Role of the Reimbursement Hub

Reimbursement hubs, although the term does not fully describe what they do, are integrated service providers, which are hired and funded by specialty pharmaceutical manufacturers. They perform a range of activities for payers, patients, and providers related to reimbursement and patient access support services. They coordinate with a physician’s office to provide a single point of contact and referral, reducing the patient administrative management burden on a physician’s office. Reimbursement hubs also help with the collection and organization of de-identified patient data. At a macro level, these service providers absorb activities and functions that could be—and sometimes are—performed by a specialty pharmacy. In doing so, they can help broaden a manufacturer’s limited network by reducing barriers to entry.

Emerging Payer Trends

Health plans offer multiple benefit designs, with a variety of member cost share structures for specialty drugs, including flat cost share, under which all agents are covered at the same cost share amount, and tiered cost share, where specialty agents fall under different tiers based on their formulary status (preferred vs non-preferred). The cost share can be a fixed dollar copay amount or a coinsurance, where a member pays a percentage of the drug cost, with or without a maximum out-of-pocket amount per prescription. For a pharmacy benefit, the vast majority of commercial and MA-PD plans require cost share. For a medical benefit, roughly half of commercial and MA-PD plans now require a member cost share for specialty drugs.

Future strategies to manage specialty drugs are geared toward improving overall health care management of patients rather than relying on supply chain cost reduction strategies. These include therapy management programs, utilizing outcomes datato make formulary decisions, and creating pay-for-performance incentives for physicians.

A number of significant changes have occurred over the past year:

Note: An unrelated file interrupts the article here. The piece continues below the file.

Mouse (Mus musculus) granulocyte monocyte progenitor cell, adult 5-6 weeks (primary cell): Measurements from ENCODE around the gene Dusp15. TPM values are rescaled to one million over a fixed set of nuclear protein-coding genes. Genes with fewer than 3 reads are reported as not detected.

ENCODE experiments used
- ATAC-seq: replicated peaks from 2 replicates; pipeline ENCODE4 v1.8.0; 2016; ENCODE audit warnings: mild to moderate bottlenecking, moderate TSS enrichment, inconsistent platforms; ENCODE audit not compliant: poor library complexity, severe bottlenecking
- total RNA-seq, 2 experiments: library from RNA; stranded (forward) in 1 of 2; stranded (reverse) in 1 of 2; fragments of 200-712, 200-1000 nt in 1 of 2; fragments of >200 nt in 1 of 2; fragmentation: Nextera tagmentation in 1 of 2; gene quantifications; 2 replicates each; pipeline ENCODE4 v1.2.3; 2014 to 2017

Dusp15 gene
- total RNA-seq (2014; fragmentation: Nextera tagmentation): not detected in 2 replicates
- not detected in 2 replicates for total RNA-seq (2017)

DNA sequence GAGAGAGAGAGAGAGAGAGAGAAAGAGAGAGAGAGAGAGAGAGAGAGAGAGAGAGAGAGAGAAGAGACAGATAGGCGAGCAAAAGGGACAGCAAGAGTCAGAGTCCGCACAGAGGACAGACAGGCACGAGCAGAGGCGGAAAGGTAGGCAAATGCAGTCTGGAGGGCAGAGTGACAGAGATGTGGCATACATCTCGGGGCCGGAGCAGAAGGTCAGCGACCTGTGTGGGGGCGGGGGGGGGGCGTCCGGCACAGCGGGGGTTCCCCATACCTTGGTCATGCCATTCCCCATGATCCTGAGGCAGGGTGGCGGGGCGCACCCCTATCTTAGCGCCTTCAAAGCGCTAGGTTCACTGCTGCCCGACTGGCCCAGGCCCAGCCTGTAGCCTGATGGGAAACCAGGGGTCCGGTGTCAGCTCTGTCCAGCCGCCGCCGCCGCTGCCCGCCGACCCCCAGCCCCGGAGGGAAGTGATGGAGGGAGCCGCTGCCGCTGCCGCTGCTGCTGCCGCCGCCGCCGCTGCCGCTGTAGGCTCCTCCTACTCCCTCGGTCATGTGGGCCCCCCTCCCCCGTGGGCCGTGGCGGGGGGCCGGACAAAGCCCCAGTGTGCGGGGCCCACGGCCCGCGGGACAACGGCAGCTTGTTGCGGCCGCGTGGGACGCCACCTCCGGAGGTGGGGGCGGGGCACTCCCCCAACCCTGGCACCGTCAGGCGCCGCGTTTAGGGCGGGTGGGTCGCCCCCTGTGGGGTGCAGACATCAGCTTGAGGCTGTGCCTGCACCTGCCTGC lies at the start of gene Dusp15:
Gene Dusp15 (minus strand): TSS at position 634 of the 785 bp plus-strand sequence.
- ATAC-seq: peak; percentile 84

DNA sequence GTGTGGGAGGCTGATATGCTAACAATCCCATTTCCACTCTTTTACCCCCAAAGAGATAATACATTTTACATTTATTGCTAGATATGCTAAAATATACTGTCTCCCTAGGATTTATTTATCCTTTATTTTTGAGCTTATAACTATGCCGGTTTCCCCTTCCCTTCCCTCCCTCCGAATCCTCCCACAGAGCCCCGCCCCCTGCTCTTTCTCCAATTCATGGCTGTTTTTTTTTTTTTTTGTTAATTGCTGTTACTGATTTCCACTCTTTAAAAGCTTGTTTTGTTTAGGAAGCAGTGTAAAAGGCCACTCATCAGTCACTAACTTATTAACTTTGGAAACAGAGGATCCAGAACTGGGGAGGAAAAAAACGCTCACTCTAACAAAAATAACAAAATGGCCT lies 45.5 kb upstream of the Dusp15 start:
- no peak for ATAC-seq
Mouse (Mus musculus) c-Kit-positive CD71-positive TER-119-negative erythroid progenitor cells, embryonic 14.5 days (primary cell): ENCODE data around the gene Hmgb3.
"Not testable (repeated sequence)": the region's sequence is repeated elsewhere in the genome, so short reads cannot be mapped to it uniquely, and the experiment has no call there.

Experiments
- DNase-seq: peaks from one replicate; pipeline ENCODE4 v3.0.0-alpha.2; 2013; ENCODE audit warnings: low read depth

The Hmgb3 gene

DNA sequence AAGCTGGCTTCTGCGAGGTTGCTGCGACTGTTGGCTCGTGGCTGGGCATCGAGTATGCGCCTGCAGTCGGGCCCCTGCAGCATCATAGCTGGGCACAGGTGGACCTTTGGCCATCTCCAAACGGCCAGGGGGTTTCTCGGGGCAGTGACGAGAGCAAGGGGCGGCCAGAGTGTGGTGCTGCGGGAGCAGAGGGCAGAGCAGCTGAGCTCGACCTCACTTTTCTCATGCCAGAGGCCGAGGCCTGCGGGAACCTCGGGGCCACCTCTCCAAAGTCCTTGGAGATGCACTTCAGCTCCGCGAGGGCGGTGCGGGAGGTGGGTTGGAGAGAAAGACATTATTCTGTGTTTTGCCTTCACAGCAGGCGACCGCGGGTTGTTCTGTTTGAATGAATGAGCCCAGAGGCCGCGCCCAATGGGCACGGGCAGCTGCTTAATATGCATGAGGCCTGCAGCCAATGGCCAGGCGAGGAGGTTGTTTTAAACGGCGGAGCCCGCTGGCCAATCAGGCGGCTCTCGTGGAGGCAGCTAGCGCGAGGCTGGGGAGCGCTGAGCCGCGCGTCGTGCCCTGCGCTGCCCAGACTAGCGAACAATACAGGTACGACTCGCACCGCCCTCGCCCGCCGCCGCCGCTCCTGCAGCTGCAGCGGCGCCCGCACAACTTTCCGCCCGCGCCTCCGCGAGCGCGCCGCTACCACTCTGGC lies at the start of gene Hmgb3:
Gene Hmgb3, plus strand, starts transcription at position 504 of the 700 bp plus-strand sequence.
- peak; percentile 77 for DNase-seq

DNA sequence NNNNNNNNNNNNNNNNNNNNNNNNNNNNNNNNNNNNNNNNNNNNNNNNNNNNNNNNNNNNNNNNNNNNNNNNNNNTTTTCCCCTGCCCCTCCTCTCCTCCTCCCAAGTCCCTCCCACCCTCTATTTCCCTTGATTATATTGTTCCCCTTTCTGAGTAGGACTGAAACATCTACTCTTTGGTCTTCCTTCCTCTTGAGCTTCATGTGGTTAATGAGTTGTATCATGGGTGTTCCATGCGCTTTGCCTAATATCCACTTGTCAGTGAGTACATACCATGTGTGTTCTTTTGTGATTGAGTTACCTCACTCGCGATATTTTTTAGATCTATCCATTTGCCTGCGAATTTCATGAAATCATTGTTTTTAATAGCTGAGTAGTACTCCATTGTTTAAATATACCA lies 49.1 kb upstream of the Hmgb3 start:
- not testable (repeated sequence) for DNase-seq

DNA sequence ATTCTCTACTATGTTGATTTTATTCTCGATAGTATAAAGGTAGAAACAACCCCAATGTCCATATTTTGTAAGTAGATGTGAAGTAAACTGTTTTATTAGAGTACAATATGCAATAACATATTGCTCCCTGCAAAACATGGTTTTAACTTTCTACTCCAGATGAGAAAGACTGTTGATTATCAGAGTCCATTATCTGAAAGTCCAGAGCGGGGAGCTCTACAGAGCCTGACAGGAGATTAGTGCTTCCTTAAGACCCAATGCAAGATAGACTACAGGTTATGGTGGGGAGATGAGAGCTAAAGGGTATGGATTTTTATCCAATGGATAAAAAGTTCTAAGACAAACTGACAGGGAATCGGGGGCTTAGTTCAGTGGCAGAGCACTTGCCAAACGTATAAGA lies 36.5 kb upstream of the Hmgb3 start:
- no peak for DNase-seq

• Payers are becoming more aware of the cross-coverage of specialty products under the pharmacy and medical benefit and are developing strategies to link these products together.
  • Payers are updating their clinical and utilization management strategies to stay abreast of newly approved drugs.
  • Payers indicate that health outcomes data on specialty drugs, such as decreases in disease progression, health care costs, and serious adverse reactions, are important measures when evaluating coverage and formulary decisions; however, the majority of plans lack the ability to effectively track and measure these outcomes.
  • Payers will continue to apply microlevel strategies to manage the individual cost and utilization of specialty drugs; however, health plans will likely adopt more macro-level strategies focused on targeted therapies, clinical outcomes, comparative effectiveness, and consensus guidelines to meet the medical needs of their members.

Spotlight on Outcomes

Health plans are implementing a variety of tactics to manage the cost of specialty drugs and ensure appropriate utilization. Increasingly, payers are also focusing on the outcome, or value of a particular course of therapy, to the patient, the physician, and the health care system.

Future Changes in Specialty Pharmacy Management

With the introduction of new specialty therapeutics and more overall utilization of specialty drugs across the pharmacy and medical benefit, health plans continue to formulate and refine strategies to enhance specialty pharmacy management. These may include:

  • Implementing oncology management programs
  • Implementing therapy management programs with SP
  • Utilizing outcomes data to make formulary decisions
  • Creating pay-for-performance incentives for physicians

The Impact of Outcomes

Health outcomes data on specialty drugs, such as decreases in disease progression, health care costs, and serious adverse reactions, are important measures when evaluating coverage and formulary decisions. However, the majority of plans lack the ability to effectively track and measure these outcomes.

ACO—The New Member of the Specialty Supply Chain

Accountable Care Organizations (ACOs) are still in the early phases of development from financial funding, IT development and expenditures, management structure, risk evaluation methodologies, and most important, long-term strategy. ACOs are not sure how specialty pharmaceutical companies fit into their new strategies. Many see the specialty pharmaceutical companies as having a place at the proverbial strategy table, but they do not understand how that will happen since the manufacturer is prohibited from being a member of the ACO. Product sourcing does not necessarily change under the ACO model. Providers/hospitals can still acquire product through the traditional specialty supply chain sources. Supply of products is not the new concern for the ACO. It is the cost and risk associated with utilizing certain high-cost therapies.

Under the ACO model, members will receive positive or negative incentives based on the quality measures that are mandated. These quality measures are quite subjective when it relates to high-cost medicines used in clinical environments. Coverage for individual patients of highcost medications has always been difficult.